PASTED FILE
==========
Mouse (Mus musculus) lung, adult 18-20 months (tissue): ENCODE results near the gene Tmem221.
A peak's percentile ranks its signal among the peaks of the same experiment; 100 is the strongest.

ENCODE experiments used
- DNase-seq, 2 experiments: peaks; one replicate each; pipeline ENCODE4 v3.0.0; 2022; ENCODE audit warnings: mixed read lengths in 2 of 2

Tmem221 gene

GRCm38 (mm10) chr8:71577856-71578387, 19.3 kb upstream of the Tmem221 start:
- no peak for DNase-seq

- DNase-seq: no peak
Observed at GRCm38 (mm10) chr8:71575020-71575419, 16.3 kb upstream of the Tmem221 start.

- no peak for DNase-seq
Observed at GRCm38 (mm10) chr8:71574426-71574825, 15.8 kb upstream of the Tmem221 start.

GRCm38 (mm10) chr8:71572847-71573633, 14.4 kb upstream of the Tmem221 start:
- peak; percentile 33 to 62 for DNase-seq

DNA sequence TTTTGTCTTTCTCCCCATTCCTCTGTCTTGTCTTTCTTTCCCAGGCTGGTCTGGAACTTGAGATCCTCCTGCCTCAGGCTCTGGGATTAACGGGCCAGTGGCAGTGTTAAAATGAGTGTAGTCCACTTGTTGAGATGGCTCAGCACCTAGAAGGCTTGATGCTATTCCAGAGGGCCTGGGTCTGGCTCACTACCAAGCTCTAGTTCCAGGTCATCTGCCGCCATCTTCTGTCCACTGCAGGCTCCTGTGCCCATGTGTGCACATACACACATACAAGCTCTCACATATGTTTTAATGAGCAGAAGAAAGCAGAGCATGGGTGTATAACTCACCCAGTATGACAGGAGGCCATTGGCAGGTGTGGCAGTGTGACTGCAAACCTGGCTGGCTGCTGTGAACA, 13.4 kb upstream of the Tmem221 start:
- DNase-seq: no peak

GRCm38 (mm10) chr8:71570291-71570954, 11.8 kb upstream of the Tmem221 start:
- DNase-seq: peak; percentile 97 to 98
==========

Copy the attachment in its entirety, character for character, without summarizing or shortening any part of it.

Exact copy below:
Mouse (Mus musculus) lung, adult 18-20 months (tissue): ENCODE results near the gene Tmem221.
A peak's percentile ranks its signal among the peaks of the same experiment; 100 is the strongest.

ENCODE experiments used
- DNase-seq, 2 experiments: peaks; one replicate each; pipeline ENCODE4 v3.0.0; 2022; ENCODE audit warnings: mixed read lengths in 2 of 2

Tmem221 gene

GRCm38 (mm10) chr8:71577856-71578387, 19.3 kb upstream of the Tmem221 start:
- no peak for DNase-seq

- DNase-seq: no peak
Observed at GRCm38 (mm10) chr8:71575020-71575419, 16.3 kb upstream of the Tmem221 start.

- no peak for DNase-seq
Observed at GRCm38 (mm10) chr8:71574426-71574825, 15.8 kb upstream of the Tmem221 start.

GRCm38 (mm10) chr8:71572847-71573633, 14.4 kb upstream of the Tmem221 start:
- peak; percentile 33 to 62 for DNase-seq

DNA sequence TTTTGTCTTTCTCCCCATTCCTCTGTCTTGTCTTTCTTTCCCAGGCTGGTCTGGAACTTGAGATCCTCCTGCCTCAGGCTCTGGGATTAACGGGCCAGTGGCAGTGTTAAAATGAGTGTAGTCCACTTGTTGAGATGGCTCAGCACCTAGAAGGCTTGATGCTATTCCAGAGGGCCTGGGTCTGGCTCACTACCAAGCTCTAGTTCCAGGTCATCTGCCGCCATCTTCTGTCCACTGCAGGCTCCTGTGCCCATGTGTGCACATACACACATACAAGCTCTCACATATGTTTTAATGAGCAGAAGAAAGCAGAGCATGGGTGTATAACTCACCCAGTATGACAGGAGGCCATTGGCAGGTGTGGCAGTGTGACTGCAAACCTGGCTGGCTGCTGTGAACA, 13.4 kb upstream of the Tmem221 start:
- DNase-seq: no peak

GRCm38 (mm10) chr8:71570291-71570954, 11.8 kb upstream of the Tmem221 start:
- DNase-seq: peak; percentile 97 to 98